Want to read more?
We value our content and access to our full site is only available on subscription. Your subscription entitles you to 7-day-a-week access to our website, plus a full digital copy of that week’s paper to read on your pc/mac or mobile device In addition your subscription includes access to digital archive copies from 2006 onwards
Aid worker John Murphy is back from the disaster zone Bahamas where he has been helping mend broken lives.
The maintenance man from Taynuilt spent one month on the hurricane-hit island of Abaco, co-ordinating and delivering emergency supplies but said the utter devastation he witnessed there made it feel more like a year.
Mr Murphy was in the Bahamas as part of an international disaster relief team organised by Christian charity Samaritan’s Purse in response to the aftermath of Hurricane Dorian.
‘It looked like a nuclear bomb had gone off. There was nothing left, it was just blown apart. Only 10 per cent of the houses were left. I didn’t spend one dollar while I was there, there was absolutely nothing to spend it on.’
The charity uses funds pre-supported by Christian-giving to get volunteers out where they are needed when disasters strike. In the past five years John has served in Nepal after an earthquake, war-torn Iraq and in the Greek Islands helping refugees.
Aid workers were being fed by charity World Kitchen, which was also feeding the disaster survivors.
‘It was rice, tuna and chicken, tuna, rice and chicken and as many combinations of it that you could imagine, but we were grateful for it,’ added Mr Murphy who was working 14 to 16 hour days, seven days a week.
His role was as logistics manager, responsible for moving aid, co-ordinating helicopters and aeroplanes to get help to where it was most needed, keeping keep track of deliveries and taking supply orders.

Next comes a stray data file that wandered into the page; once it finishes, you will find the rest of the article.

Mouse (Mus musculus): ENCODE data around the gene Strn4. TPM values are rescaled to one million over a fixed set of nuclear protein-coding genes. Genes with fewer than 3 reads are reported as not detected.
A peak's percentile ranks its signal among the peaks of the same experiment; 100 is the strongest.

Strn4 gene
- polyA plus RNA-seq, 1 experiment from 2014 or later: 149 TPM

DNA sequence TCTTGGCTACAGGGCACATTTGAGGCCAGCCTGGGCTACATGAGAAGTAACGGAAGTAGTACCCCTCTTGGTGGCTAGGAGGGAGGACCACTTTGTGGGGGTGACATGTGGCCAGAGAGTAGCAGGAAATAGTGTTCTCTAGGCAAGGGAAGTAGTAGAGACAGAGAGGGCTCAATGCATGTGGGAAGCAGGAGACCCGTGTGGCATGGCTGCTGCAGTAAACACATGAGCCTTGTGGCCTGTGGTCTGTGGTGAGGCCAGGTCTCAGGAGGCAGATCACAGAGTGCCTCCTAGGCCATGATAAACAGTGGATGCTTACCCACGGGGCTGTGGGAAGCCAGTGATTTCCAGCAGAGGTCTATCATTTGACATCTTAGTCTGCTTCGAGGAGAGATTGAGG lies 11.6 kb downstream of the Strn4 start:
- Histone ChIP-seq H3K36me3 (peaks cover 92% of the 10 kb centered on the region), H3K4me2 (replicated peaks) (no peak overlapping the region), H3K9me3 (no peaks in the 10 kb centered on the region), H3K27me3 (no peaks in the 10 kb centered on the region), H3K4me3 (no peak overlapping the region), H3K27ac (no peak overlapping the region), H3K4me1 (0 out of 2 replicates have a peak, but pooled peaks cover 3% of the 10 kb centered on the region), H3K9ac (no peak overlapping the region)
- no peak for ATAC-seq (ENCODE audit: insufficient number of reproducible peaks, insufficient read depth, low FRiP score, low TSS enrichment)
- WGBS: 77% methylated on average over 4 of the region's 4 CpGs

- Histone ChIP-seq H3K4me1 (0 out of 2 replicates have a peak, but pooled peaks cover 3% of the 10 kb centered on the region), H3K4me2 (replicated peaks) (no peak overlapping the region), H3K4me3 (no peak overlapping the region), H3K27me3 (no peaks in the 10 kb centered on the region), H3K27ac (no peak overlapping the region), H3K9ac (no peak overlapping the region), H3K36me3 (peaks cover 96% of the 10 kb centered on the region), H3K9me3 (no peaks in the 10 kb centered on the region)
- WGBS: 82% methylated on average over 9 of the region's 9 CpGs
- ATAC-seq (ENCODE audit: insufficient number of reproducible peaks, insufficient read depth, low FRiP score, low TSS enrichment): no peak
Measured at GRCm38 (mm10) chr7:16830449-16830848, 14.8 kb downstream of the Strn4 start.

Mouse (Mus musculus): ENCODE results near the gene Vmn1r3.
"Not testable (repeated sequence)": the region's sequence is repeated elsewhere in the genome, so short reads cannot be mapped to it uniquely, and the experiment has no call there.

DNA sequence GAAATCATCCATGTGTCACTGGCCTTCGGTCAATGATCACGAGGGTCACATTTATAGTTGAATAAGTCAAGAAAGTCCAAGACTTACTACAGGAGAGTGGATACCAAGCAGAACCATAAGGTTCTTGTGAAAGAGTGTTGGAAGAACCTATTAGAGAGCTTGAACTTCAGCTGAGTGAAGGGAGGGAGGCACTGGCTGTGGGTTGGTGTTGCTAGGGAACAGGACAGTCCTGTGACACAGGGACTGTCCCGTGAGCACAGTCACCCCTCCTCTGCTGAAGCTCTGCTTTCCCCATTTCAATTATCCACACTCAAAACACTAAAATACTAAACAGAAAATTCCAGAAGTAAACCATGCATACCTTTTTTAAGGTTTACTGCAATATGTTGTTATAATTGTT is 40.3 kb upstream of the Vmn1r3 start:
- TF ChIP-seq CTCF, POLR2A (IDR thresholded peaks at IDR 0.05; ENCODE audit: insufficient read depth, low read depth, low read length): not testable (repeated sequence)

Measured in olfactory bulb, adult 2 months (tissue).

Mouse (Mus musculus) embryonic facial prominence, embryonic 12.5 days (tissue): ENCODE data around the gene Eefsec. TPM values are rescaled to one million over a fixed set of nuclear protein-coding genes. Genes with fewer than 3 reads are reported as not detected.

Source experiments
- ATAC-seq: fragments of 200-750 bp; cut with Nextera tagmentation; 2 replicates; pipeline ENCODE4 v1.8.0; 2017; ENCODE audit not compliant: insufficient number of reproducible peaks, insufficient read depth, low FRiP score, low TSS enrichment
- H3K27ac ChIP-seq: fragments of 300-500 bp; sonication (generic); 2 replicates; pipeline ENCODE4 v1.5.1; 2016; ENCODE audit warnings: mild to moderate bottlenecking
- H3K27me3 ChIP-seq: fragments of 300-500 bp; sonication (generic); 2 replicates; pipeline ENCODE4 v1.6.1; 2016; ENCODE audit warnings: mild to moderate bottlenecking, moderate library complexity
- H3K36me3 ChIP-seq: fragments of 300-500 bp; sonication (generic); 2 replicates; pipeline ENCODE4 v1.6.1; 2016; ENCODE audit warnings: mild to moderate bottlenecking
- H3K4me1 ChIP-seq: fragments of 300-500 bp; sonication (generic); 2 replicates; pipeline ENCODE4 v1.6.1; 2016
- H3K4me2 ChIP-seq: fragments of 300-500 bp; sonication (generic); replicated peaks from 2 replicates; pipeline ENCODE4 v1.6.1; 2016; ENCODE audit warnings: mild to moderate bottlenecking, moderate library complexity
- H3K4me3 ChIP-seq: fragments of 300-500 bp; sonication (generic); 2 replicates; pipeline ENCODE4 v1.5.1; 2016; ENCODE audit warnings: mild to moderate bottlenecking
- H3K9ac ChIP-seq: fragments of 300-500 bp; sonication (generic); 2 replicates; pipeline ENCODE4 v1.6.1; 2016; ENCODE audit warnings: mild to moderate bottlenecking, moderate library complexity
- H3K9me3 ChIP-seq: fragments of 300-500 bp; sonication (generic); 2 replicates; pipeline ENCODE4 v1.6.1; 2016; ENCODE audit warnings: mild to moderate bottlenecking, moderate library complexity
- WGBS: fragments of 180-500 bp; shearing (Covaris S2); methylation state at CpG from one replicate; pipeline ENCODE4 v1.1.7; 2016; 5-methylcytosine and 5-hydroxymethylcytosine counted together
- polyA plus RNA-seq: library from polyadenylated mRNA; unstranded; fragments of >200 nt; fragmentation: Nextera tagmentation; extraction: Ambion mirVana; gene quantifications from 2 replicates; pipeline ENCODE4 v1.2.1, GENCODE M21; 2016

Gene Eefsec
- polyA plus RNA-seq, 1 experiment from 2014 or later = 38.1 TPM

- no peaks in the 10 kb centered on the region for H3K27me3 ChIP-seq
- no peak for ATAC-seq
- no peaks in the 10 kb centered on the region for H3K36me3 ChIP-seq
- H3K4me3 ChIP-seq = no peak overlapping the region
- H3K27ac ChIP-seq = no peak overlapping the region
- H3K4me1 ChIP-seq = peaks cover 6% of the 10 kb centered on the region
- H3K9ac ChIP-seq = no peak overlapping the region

Cholera had been threatening but thanks to a supply of fresh drinking water, an outbreak has so far been avoided, he said.
Even though he is back home, the pure devastation he saw and stories he heard from survivors will stay with him.
‘There were gusts of 243mph at some points. One man told me how he had been praying in the church when the roof blew off, then the walls and then the rest of the church – just taken away. He and others were left clinging onto whatever they could. I won’t forget those stories.’
Reunited in Taynuilt with wife Louise he is starting adjusting to normal life again.
‘It can be a bit overwhelming at first coming back to normal life from a place so utterly devastated and where so many lives have been ripped apart. It can be very emotional, but it’s good to be home. I was only away for a month but it felt like a year,’ he said.
Wife Louise said: ‘It’s good to get my best friend back. It’s a strange mix of emotions when he’s away. I’m enormously proud of the amazing work he does but hope he won’t be called away for another while, giving us time to get his kit washed and bag packed again! It just depends on what’s happening in the world.’
To support the work of Samaritan’s Purse go to samaritans-purse.org.uk to make a donation.